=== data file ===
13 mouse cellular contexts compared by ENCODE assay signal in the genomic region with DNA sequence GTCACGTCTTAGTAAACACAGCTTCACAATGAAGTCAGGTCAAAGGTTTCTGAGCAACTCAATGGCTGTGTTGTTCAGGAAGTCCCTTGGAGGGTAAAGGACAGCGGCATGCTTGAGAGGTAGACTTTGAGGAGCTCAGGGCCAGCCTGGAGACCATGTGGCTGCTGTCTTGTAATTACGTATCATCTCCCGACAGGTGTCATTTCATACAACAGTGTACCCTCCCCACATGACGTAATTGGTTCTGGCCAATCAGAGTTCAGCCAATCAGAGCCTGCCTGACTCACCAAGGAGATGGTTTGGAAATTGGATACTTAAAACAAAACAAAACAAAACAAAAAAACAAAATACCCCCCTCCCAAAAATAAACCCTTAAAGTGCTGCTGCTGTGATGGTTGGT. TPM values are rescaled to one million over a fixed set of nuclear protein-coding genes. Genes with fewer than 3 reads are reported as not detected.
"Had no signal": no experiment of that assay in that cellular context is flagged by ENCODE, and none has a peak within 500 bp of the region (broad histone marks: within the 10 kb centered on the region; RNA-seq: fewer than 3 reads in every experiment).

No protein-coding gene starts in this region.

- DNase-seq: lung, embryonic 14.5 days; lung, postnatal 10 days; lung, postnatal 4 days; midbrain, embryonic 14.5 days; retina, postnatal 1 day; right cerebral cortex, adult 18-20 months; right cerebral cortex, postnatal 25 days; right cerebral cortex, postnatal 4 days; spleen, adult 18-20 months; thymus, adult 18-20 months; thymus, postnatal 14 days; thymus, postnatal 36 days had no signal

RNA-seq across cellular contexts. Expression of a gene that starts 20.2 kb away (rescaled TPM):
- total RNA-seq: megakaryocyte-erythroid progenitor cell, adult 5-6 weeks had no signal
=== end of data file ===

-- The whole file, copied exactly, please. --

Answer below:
13 mouse cellular contexts compared by ENCODE assay signal in the genomic region with DNA sequence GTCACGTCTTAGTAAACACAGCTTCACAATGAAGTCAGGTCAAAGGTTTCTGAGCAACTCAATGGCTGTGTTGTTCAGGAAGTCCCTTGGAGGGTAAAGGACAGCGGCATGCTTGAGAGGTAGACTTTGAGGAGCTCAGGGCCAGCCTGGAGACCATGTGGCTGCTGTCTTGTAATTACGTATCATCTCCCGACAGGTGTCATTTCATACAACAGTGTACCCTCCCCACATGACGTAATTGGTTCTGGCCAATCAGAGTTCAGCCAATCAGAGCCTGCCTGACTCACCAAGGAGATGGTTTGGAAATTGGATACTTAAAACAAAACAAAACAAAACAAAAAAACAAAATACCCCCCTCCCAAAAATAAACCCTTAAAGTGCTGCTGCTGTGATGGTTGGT. TPM values are rescaled to one million over a fixed set of nuclear protein-coding genes. Genes with fewer than 3 reads are reported as not detected.
"Had no signal": no experiment of that assay in that cellular context is flagged by ENCODE, and none has a peak within 500 bp of the region (broad histone marks: within the 10 kb centered on the region; RNA-seq: fewer than 3 reads in every experiment).

No protein-coding gene starts in this region.

- DNase-seq: lung, embryonic 14.5 days; lung, postnatal 10 days; lung, postnatal 4 days; midbrain, embryonic 14.5 days; retina, postnatal 1 day; right cerebral cortex, adult 18-20 months; right cerebral cortex, postnatal 25 days; right cerebral cortex, postnatal 4 days; spleen, adult 18-20 months; thymus, adult 18-20 months; thymus, postnatal 14 days; thymus, postnatal 36 days had no signal

RNA-seq across cellular contexts. Expression of a gene that starts 20.2 kb away (rescaled TPM):
- total RNA-seq: megakaryocyte-erythroid progenitor cell, adult 5-6 weeks had no signal